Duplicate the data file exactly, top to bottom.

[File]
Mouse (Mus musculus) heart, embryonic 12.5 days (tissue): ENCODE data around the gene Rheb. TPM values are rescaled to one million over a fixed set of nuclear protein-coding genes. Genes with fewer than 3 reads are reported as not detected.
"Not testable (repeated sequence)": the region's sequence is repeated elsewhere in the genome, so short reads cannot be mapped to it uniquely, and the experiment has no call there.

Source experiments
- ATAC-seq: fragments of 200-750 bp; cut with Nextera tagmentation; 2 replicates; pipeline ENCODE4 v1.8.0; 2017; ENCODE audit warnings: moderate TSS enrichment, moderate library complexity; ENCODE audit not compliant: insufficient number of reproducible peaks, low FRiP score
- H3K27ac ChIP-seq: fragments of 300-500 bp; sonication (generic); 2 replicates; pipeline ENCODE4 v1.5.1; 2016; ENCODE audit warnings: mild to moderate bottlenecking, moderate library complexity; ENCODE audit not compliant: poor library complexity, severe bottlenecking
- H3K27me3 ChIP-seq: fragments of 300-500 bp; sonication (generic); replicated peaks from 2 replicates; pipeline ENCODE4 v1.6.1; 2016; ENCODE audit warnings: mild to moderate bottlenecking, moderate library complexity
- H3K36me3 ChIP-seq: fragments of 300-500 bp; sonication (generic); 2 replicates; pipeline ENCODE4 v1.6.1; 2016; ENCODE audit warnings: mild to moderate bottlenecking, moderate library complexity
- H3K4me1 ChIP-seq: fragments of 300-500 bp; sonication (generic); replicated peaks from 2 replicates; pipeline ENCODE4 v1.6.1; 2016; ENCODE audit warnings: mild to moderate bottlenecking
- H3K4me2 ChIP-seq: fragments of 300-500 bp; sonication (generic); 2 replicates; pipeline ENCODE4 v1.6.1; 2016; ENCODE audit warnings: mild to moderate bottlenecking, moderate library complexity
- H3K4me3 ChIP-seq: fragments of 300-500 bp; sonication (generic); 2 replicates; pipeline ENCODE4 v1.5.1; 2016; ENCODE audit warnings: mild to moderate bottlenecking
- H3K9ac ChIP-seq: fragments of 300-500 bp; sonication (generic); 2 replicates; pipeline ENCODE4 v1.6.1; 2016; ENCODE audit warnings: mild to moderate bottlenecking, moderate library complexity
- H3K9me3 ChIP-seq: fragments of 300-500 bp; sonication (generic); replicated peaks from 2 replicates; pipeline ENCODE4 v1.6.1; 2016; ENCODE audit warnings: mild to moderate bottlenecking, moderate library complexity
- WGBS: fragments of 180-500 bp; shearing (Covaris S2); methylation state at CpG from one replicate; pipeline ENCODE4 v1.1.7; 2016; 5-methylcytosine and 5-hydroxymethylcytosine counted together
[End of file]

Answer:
Mouse (Mus musculus) heart, embryonic 12.5 days (tissue): ENCODE data around the gene Rheb. TPM values are rescaled to one million over a fixed set of nuclear protein-coding genes. Genes with fewer than 3 reads are reported as not detected.
"Not testable (repeated sequence)": the region's sequence is repeated elsewhere in the genome, so short reads cannot be mapped to it uniquely, and the experiment has no call there.

Source experiments
- ATAC-seq: fragments of 200-750 bp; cut with Nextera tagmentation; 2 replicates; pipeline ENCODE4 v1.8.0; 2017; ENCODE audit warnings: moderate TSS enrichment, moderate library complexity; ENCODE audit not compliant: insufficient number of reproducible peaks, low FRiP score
- H3K27ac ChIP-seq: fragments of 300-500 bp; sonication (generic); 2 replicates; pipeline ENCODE4 v1.5.1; 2016; ENCODE audit warnings: mild to moderate bottlenecking, moderate library complexity; ENCODE audit not compliant: poor library complexity, severe bottlenecking
- H3K27me3 ChIP-seq: fragments of 300-500 bp; sonication (generic); replicated peaks from 2 replicates; pipeline ENCODE4 v1.6.1; 2016; ENCODE audit warnings: mild to moderate bottlenecking, moderate library complexity
- H3K36me3 ChIP-seq: fragments of 300-500 bp; sonication (generic); 2 replicates; pipeline ENCODE4 v1.6.1; 2016; ENCODE audit warnings: mild to moderate bottlenecking, moderate library complexity
- H3K4me1 ChIP-seq: fragments of 300-500 bp; sonication (generic); replicated peaks from 2 replicates; pipeline ENCODE4 v1.6.1; 2016; ENCODE audit warnings: mild to moderate bottlenecking
- H3K4me2 ChIP-seq: fragments of 300-500 bp; sonication (generic); 2 replicates; pipeline ENCODE4 v1.6.1; 2016; ENCODE audit warnings: mild to moderate bottlenecking, moderate library complexity
- H3K4me3 ChIP-seq: fragments of 300-500 bp; sonication (generic); 2 replicates; pipeline ENCODE4 v1.5.1; 2016; ENCODE audit warnings: mild to moderate bottlenecking
- H3K9ac ChIP-seq: fragments of 300-500 bp; sonication (generic); 2 replicates; pipeline ENCODE4 v1.6.1; 2016; ENCODE audit warnings: mild to moderate bottlenecking, moderate library complexity
- H3K9me3 ChIP-seq: fragments of 300-500 bp; sonication (generic); replicated peaks from 2 replicates; pipeline ENCODE4 v1.6.1; 2016; ENCODE audit warnings: mild to moderate bottlenecking, moderate library complexity
- WGBS: fragments of 180-500 bp; shearing (Covaris S2); methylation state at CpG from one replicate; pipeline ENCODE4 v1.1.7; 2016; 5-methylcytosine and 5-hydroxymethylcytosine counted together